NEW YORK — The best thing about the NFL season is the NBA season is just around the gully, so over the ridge to Grandpa Stern’s house we go.
With training camps scheduled to open for business as unusual on Sept. 29, the configuration of numerous rosters (the pool’s in but the patio ain’t dry) remain exceptionally uncompleted.
The Nets’ aversion to assume Ruben Patterson’s rack of baggage as well as his $25 million, four-year guarantee, coupled by the Blazers’ unwillingness to take on Dikembe Mutombo’s full ($37.6 million) two-year guarantee, appears to have terminated talk of a Kenyon Martin-Rasheed Wallace exchange.
A last ditch offer by Jersey to accept Jeff McInnis in the package, instead of Patterson, was rejected by Portland, divulges a source.
McInnis may be a knucklehead but the Blazers can ill-afford to surrender him in light of Damon Stoudamire’s enduring marijuana issues that may very well earn him starters’ minutes in the slammer.
Without Stoudamire (as well as free agent defectors Scottie Pippen and Antonio Daniels) McInnis would be the last point guard standing; unless you think walk-on Robert Pack can make a difference.
The three-way proposition involving Antonio Davis also seems to have shattered in mid-dialogue.
Again, Blazer boss Paul Allen is disinclined to take on a three-year guarantee (especially the final payment of $13 million), which doesn’t include Davis’ 7 1/2 percent (not 15 percent as I initially reported) trade kicker.
Apparently, the U.S. economy is so bad that even billionaires are being intimidated by the NBA’s luxury tax.
At the same time, Raptors GM Glen Grunwald has withdrawn his support of coach Kevin O’Neil’s interest in acquiring Mutombo at his current income.
If Mutombo were to become a free agent — which won’t happen unless he agrees to relieve the Nets of roughly a third of their obligation — the Raptors would be all over him.
In the meantime, I’m informed Grunwald and Celtics boss Danny Ainge are discussing a swap of Davis for Tony Battie and free agent-in-waiting Eric Williams.
Considering Boston’s cap already is sky high ($60 million this season, $59 million next) it’s doubtful that deal will go down. That is, unless Ainge can figure out a way to “capsize” Vin Baker.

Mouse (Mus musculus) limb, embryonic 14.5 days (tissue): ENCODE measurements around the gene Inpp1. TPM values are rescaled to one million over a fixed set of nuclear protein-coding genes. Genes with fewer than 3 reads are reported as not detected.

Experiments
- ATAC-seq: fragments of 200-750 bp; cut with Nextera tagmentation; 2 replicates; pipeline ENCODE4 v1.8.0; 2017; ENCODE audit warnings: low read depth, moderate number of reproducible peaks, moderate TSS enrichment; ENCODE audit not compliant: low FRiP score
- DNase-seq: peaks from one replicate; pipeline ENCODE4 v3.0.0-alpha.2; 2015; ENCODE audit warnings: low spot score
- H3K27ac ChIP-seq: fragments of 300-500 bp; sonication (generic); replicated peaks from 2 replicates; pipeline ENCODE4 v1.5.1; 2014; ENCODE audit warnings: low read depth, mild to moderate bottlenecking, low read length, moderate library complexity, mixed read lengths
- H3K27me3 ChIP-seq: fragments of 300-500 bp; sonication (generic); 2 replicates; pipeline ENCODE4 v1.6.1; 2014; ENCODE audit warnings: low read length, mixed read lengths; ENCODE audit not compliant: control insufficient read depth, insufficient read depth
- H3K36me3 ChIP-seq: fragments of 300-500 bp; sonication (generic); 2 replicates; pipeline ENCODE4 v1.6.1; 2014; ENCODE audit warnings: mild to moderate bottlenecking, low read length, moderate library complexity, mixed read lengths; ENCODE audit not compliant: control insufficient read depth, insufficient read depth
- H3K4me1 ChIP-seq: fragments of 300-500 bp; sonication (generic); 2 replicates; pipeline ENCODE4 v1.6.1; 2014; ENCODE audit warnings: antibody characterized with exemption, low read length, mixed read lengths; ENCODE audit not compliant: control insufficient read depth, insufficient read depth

The moment the Hawks match the three-year, $22.5 million offer sheet Jason Terry received from the Jazz, their new owners must write a check for $4 million, almost half of the guard’s first year ($8.3 million) wages.
How badly did Terry want out of Atlanta?
He turned down its seven-year, $50 million offer, establishing him as the newest franchise player of Gamblers Anonymous.
Sources reveal Memphis is desperately trying to obtain a center, namely Atlanta’s Nazr Mohammad after failing to pry away Erick Dampier from the Warriors.
With the exception of Mike Miller (about to be rewarded with a plush contract) and James Posey, the Grizzlies would be happy to give up any of their many small forwards or off guards — Wesley Person or Shane Battier, for instance.
Look for Michael Dickerson to announce his retirement due to medical reasons.
Stephen Jackson, having unwisely rebuffed a three-year, $10 million Spurs’ offer soon after becoming a free agent (following the rejection notice, Gregg Popovich swiftly snared Hedo Turkoglu and Ron Mercer), must now settle for the best non-profitable situation.
A team, in other words (we’re talking Hawks or Clippers), that can provide the most performance-enhancing exposure.
In case you weren’t paying attention, Jackson led the league last season in receiving uncontested jumpers, one of the many advantages of playing with Tim Duncan.
Lenny Cook spent last week in Portland being scrutinized by a multitude of organizational talent scouts and will be kept around for training camp should he demonstrate he’s a project worth investing maximum effort and minimal decimals in.
The Jazz are $4 million below the minimum ($33.9 million) cap, meaning they’re on the lookout for appealing players with unwanted contracts, preferably one-year deals. In return, they want first-round picks.
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